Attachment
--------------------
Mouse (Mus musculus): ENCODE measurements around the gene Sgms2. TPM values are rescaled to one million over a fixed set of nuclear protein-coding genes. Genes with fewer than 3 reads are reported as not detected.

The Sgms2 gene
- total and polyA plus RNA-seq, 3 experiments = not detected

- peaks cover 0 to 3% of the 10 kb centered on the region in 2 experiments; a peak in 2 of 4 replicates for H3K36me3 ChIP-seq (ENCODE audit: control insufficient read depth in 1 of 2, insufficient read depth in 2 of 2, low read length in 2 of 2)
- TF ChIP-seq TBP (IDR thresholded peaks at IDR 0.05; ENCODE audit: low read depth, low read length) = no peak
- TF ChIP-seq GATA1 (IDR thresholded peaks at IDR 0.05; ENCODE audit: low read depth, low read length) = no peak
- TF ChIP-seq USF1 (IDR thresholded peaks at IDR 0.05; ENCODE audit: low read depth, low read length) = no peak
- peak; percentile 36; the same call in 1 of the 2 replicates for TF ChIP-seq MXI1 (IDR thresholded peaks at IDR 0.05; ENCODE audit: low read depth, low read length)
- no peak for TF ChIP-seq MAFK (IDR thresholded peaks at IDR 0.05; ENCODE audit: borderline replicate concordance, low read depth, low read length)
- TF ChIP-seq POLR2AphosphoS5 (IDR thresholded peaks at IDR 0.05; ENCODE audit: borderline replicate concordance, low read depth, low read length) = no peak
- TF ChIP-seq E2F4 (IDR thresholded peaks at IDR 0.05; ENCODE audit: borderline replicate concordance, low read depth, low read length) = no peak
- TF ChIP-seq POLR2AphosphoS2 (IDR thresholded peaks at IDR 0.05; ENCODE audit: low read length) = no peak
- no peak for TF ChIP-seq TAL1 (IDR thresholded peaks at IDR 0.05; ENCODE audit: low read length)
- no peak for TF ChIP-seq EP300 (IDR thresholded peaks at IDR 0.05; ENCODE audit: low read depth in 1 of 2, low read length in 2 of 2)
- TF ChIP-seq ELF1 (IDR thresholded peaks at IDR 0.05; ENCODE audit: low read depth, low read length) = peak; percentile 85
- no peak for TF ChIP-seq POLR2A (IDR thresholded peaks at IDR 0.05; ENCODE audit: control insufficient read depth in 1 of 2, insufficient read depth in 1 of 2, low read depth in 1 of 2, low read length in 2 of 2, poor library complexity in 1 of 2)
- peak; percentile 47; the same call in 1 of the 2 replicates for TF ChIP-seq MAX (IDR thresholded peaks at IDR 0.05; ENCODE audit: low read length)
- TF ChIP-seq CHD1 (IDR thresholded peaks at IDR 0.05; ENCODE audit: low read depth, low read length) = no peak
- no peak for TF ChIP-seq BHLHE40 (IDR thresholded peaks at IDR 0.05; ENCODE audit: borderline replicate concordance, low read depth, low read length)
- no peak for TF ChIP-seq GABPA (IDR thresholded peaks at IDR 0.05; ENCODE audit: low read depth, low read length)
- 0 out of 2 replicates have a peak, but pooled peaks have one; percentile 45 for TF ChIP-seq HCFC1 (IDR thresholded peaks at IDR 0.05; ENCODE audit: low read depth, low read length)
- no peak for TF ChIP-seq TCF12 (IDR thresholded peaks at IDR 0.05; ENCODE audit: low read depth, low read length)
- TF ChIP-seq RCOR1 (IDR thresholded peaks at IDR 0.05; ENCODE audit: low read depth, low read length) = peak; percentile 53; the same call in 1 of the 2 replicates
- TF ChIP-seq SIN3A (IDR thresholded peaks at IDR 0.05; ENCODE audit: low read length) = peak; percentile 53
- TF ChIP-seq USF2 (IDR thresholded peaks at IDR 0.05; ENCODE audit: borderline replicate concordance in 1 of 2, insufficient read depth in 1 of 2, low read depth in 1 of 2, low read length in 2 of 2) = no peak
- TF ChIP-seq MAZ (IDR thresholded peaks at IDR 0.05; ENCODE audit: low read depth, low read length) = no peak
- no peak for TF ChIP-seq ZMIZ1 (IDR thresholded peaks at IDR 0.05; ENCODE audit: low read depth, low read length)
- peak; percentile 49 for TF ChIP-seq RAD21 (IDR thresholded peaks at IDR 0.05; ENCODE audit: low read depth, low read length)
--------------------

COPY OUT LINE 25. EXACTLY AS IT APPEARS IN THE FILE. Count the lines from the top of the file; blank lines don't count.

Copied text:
- TF ChIP-seq USF2 (IDR thresholded peaks at IDR 0.05; ENCODE audit: borderline replicate concordance in 1 of 2, insufficient read depth in 1 of 2, low read depth in 1 of 2, low read length in 2 of 2) = no peak